Norovirus Hits Students At George Washington University | News
WASHINGTON, DC (WUSA) -- George Washington University has confirmed the norovirus has hit its student population, according to a GW health alert.
Since Monday about 85 cases have been reported by the Student Health Service center.
Within the last 24 hours, the majority of the students visiting the health center had been afflicted with the illness.
The norovirus is a virus that causes gastrointestinal illness. Symptoms include diarrhea, throwing up, nausea and stomach cramps. Victims of the illness may also suffer from mild fever, headaches and muscle aches.
There is no single commonality among the cases, which have occurred among students living on the Foggy Bottom campus, Mount Vernon campus and off-campus, taking classes, studying and dining in many different locations.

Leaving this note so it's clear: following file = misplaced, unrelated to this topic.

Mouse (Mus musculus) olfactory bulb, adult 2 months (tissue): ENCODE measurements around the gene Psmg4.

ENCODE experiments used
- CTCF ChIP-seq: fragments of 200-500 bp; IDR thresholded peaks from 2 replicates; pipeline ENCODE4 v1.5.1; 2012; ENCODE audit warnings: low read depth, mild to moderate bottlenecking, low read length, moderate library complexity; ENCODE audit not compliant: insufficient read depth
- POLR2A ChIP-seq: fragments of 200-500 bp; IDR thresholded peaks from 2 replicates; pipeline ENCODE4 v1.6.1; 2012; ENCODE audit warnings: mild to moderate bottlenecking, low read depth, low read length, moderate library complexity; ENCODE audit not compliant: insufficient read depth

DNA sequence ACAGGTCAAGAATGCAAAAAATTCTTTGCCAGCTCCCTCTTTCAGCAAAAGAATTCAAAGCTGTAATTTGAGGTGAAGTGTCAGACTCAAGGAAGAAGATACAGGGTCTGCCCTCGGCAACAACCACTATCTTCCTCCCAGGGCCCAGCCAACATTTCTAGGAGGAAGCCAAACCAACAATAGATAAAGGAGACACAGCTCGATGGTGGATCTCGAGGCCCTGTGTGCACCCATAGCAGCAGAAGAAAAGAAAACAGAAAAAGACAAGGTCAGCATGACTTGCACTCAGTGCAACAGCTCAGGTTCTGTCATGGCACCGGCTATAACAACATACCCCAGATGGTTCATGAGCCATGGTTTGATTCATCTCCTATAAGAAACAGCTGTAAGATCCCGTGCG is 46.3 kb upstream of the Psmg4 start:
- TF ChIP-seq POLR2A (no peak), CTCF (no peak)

No vaccine or cure is available for the illness. The campus health center recommends drinking lots of fluids to prevent severe dehydration. Most people are expected to recover in a few days. However the elderly, young and those with previous medical conditions are more vulnerable.
Students, staff and faculty are advised to take extra precautions by washing hands and disinfecting surfaces.
The university is increasing cleaning of heavily used common areas, including the Marvin Center, Gelman Library and the Lerner Health and Wellness Center, to aid in this effort. Hand sanitizer also continues to be supplied at stands located in high-traffic areas.
The clinic advises those who suspect they have the virus, to call before visiting the clinic.
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